The messy realities of bodies
Sexual anxiety has been an animating force of the horror genre since its inception. Grimms’ Fairy Tales, brothers Jakob and Wilhelm Grimm’s’ 1812 collection of European children’s stories, is stuffed to the gills with incest, bride theft, and all manner of unsavory undertones, all echoing even older oral and written traditions from around the world. It’s not hard to draw a line from the infanticidal cannibalism of the Titans to, say, the scene in Francis Ford Coppola’s 1992 Bram Stoker’s Dracula in which a grinning Count Dracula (Gary Oldman) feeds a living infant to his brides. The image of crisis in both stories is the perversion of the social institutions of childbearing and parenthood. Our society’s most precious class of people, infants, become sticky sweets to be wolfed down without a second thought.
The infanticide scene in Coppola’s film follows directly from a sort of curdled wet dream in which Jonathan Harker (Keanu Reeves) is enticed into bed by Dracula’s brides (Monica Bellucci, Michaela Bercu, Florina Kendrick), who then proceed to feed on his blood. The sequence is highly sexualized, remaking the generative and/or pleasurable act of sex into a parasitic, consumptive one. In horror, this idea of putrid or rancid sexuality serves as a way to explore both forbidden desire and sexual trauma. Sex as we see it all around us, tidily packaged in glossy glamor shots and airbrushed ads for horny local singles, is an exterior phenomenon, cold and smooth and austere. It exists not to probe or expose, but to satisfy, a square block for a square hole.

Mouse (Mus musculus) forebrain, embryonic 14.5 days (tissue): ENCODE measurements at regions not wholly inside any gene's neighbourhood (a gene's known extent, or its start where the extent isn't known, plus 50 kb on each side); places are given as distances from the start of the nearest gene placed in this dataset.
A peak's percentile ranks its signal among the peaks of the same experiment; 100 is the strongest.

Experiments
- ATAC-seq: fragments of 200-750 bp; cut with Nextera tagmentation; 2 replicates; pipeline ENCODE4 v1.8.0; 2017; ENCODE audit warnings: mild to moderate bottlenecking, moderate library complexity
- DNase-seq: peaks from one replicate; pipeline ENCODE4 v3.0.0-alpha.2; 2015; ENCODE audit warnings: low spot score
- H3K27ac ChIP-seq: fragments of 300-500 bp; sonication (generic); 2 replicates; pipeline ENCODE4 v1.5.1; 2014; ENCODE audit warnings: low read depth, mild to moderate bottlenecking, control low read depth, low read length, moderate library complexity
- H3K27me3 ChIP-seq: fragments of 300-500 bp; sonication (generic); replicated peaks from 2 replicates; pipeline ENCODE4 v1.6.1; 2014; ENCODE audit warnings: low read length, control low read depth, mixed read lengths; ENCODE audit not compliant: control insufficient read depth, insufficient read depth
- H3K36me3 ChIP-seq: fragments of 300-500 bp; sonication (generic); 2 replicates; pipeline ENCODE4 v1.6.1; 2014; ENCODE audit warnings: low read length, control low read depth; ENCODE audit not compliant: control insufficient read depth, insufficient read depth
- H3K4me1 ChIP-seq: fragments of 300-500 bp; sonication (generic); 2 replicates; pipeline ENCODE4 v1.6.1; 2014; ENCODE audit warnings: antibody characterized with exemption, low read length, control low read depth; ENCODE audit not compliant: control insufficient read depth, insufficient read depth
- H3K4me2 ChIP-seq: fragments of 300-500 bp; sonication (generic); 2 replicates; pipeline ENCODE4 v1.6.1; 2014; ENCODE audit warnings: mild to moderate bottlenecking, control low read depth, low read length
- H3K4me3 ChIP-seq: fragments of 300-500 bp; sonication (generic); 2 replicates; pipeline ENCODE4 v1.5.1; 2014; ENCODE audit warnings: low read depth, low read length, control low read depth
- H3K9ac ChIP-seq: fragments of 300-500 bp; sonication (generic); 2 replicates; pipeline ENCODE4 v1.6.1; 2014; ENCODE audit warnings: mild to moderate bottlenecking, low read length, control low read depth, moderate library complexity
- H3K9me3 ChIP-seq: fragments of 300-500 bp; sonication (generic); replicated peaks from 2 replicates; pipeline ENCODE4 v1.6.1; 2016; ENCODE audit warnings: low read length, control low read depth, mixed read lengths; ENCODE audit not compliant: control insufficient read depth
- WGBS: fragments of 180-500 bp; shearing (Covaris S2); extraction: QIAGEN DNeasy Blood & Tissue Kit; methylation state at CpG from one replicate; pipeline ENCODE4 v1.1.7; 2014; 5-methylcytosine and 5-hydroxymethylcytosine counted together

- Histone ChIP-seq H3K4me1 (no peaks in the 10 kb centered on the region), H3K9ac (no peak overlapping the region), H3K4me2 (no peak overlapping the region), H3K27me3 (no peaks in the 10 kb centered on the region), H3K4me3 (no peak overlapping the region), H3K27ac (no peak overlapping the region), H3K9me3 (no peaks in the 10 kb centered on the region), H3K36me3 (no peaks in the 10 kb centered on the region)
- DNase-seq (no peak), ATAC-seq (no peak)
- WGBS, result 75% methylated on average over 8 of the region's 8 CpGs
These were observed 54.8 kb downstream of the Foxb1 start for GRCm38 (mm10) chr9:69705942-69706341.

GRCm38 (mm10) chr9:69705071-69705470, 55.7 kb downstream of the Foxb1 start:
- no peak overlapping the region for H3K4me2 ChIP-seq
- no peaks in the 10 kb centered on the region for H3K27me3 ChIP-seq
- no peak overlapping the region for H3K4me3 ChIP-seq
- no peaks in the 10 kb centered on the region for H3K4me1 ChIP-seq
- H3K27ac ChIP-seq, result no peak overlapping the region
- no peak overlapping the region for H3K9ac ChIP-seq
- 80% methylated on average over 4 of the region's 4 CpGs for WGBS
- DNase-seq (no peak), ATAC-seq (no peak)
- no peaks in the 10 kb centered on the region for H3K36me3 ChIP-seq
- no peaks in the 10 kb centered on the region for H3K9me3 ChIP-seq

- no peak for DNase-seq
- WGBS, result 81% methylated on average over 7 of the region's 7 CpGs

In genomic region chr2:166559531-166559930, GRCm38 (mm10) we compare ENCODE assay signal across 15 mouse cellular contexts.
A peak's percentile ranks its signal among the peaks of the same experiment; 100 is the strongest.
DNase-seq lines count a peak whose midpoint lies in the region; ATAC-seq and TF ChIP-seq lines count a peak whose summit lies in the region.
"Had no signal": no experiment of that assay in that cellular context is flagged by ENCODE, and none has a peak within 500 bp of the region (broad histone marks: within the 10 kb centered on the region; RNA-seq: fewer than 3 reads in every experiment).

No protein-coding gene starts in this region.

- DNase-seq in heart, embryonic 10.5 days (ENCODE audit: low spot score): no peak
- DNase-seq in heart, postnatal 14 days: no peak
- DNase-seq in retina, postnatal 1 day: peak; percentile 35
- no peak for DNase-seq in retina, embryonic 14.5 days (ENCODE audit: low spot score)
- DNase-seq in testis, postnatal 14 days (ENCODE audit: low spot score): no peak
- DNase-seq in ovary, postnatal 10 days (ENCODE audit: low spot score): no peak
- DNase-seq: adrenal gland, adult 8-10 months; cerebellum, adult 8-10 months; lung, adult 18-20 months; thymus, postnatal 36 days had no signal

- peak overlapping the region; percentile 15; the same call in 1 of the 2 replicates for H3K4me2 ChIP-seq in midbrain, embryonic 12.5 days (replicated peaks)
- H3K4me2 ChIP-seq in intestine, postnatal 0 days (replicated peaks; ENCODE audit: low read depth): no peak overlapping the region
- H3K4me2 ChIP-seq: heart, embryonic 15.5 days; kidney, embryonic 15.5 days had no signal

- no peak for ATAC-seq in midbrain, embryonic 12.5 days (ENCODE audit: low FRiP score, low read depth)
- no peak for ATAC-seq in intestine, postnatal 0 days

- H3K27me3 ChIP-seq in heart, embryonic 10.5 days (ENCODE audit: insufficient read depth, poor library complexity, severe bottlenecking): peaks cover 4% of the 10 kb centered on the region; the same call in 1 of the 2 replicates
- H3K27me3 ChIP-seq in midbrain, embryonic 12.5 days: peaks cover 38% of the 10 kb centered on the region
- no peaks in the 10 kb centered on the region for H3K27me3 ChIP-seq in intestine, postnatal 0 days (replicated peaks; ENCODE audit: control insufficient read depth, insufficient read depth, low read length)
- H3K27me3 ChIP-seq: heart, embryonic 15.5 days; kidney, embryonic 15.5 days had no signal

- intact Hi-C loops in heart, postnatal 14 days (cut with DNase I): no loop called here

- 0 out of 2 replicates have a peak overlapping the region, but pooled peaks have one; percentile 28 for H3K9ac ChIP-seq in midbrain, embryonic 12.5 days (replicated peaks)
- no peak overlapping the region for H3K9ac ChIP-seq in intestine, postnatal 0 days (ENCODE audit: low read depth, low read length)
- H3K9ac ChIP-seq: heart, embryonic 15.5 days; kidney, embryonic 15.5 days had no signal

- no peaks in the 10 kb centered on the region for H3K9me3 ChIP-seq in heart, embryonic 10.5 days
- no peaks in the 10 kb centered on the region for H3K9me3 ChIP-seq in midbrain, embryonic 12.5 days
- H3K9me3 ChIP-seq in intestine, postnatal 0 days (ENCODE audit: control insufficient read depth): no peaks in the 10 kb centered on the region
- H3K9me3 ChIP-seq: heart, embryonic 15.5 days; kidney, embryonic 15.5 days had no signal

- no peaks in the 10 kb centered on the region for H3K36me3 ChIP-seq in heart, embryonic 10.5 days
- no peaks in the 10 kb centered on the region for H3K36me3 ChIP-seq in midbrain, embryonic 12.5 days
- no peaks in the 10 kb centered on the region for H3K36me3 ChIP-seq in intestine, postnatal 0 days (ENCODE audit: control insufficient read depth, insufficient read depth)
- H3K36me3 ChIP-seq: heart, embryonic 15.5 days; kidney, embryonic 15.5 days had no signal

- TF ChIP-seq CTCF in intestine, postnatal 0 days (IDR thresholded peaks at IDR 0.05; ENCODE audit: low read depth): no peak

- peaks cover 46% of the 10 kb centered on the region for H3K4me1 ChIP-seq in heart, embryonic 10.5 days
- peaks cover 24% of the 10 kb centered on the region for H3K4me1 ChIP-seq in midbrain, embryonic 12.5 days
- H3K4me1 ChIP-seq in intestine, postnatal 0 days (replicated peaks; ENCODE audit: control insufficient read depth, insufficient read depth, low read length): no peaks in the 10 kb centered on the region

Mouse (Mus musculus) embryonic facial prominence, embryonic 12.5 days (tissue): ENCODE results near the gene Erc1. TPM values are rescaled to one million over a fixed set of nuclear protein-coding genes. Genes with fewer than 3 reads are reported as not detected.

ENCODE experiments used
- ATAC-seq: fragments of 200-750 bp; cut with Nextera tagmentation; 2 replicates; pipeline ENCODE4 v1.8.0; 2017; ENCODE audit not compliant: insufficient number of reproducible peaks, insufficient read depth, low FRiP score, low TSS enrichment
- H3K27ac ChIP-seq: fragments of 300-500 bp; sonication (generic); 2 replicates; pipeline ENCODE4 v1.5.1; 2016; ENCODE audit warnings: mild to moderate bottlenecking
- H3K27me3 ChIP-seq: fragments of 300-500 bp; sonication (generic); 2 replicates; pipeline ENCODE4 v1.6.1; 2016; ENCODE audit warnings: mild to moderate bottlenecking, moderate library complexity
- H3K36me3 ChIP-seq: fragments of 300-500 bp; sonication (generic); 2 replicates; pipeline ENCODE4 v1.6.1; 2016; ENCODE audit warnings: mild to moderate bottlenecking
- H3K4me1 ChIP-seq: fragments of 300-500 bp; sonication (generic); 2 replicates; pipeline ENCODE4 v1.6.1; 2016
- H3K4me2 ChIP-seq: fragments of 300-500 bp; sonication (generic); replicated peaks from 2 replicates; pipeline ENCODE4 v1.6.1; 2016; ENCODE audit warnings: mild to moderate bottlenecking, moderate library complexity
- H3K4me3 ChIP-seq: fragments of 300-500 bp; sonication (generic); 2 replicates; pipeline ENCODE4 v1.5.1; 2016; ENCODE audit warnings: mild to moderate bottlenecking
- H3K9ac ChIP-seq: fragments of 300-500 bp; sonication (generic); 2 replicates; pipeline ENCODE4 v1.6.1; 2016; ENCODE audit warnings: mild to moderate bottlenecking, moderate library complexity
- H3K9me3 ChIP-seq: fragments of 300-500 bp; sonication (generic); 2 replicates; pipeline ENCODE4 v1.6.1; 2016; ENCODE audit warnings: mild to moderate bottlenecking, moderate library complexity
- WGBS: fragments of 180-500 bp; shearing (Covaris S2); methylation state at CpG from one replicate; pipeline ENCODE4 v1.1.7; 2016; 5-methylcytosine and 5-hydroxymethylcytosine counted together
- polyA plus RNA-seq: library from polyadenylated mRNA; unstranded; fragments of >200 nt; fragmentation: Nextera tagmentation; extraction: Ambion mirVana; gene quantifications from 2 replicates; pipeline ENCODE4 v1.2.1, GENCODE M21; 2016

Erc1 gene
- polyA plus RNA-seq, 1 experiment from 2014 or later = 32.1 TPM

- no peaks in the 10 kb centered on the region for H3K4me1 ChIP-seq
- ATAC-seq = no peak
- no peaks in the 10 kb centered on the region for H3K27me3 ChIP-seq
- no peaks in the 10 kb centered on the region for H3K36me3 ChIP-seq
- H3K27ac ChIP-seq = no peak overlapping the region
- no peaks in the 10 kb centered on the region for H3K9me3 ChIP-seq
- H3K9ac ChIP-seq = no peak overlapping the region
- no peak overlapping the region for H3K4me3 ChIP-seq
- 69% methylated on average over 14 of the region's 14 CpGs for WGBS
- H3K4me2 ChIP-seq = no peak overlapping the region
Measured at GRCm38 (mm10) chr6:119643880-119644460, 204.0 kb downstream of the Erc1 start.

Sex as it exists in horror film tears open that clean illusion to expose the sopping wet filth beneath, depicting sexuality not as a discrete series of images and experiences but as a kind of fluid in which we are soaked, immersed, and even drowned. When Jack embraces and kisses the alluring woman in room 237 in Kubrick’s The Shining only to discover he’s pushed his tongue into a rotting corpse’s mouth, it’s a breaching of the veil between life and death, madness and sanity, fuming repression and bloody catharsis. Jack hasn’t been “tricked” so much as he’s been exposed to the truth of his own latent urges, a fetid soup of violence and resentment left to rot in the darkness of his subconscious. What was repressed becomes inescapable, a parasite transforming its host into a terrible new shape.
Sticky, Slick, and Stinking
Horror’s most heavily sexualized images are more often than not accompanied by generous volumes of blood, piss, cum, and other, less readily identifiable muck. Think of the urine trickling down the entity’s bare legs in It Follows, or the blood-soaked bed in which the titular Barton wakes beside his fling, Audrey, in Barton Fink. The underlying images are commonplace—a scantily-clad woman, a couple lying in bed the morning after their first tryst—but the addition of their respective fluids, both substances which stain and saturate, reveals the thinness of the membrane between sex and revulsion, intimacy and physical collapse.
The inclusion of unclean substances in sexual settings, often after a more or less uncomplicatedly erotic scene has begun, is a potent way to confront the viewers’ conceptions of sex. Using familiar tools, horror forces us more fully into the depicted moment. All of us know what blood tastes like, what it feels like as it dries, how hard it is to scrub out of anything and everything. We all recognize the acrid smell of piss and recoil from it with instinctive revulsion. By introducing these fluids into sexual contexts, horror complicates and deepens our emotional reactions to it and forces us to combine sensations which are, to most of us, incompatible and adversarial. Imagine holding a lover close and bearing the blood rush through their veins, smelling the sour tang of their morning breath, feeling the slickness of their sweat against your skin. These visceral sensations are integral to our knowledge of ourselves and the people with whom we’re closest.